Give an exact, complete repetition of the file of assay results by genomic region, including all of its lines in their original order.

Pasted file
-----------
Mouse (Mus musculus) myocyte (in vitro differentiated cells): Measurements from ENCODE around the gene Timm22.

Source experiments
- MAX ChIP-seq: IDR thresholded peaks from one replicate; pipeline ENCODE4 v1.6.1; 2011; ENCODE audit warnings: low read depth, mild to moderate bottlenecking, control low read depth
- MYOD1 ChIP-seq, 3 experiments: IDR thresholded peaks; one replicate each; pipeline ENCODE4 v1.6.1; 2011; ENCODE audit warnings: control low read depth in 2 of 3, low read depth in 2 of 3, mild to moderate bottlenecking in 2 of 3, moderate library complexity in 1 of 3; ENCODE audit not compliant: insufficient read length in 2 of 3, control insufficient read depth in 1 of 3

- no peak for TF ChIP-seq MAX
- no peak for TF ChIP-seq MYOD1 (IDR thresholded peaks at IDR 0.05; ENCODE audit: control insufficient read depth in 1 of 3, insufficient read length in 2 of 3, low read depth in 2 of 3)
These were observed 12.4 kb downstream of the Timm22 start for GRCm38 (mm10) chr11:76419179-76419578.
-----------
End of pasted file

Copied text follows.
Mouse (Mus musculus) myocyte (in vitro differentiated cells): Measurements from ENCODE around the gene Timm22.

Source experiments
- MAX ChIP-seq: IDR thresholded peaks from one replicate; pipeline ENCODE4 v1.6.1; 2011; ENCODE audit warnings: low read depth, mild to moderate bottlenecking, control low read depth
- MYOD1 ChIP-seq, 3 experiments: IDR thresholded peaks; one replicate each; pipeline ENCODE4 v1.6.1; 2011; ENCODE audit warnings: control low read depth in 2 of 3, low read depth in 2 of 3, mild to moderate bottlenecking in 2 of 3, moderate library complexity in 1 of 3; ENCODE audit not compliant: insufficient read length in 2 of 3, control insufficient read depth in 1 of 3

- no peak for TF ChIP-seq MAX
- no peak for TF ChIP-seq MYOD1 (IDR thresholded peaks at IDR 0.05; ENCODE audit: control insufficient read depth in 1 of 3, insufficient read length in 2 of 3, low read depth in 2 of 3)
These were observed 12.4 kb downstream of the Timm22 start for GRCm38 (mm10) chr11:76419179-76419578.